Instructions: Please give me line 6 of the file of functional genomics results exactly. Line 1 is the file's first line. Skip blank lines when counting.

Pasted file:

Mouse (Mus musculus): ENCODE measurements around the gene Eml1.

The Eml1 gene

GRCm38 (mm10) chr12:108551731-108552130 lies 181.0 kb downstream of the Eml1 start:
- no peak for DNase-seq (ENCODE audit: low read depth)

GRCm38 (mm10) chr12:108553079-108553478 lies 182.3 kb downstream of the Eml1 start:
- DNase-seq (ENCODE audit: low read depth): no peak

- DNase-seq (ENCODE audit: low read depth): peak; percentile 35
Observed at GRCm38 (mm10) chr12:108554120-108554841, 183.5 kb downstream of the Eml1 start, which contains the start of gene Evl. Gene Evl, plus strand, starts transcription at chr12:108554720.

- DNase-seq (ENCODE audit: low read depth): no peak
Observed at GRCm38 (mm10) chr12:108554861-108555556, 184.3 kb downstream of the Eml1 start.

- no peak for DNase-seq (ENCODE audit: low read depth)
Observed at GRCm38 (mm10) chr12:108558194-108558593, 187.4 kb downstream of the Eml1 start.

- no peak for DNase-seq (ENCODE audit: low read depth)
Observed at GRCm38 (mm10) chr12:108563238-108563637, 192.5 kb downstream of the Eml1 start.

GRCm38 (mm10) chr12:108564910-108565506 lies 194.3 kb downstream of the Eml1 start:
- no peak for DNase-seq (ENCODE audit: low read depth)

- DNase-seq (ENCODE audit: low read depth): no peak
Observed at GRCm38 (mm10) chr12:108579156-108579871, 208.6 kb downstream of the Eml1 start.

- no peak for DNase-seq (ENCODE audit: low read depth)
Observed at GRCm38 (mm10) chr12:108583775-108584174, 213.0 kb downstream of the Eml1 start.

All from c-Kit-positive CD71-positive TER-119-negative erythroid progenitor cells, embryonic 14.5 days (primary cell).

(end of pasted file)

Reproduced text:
- DNase-seq (ENCODE audit: low read depth): no peak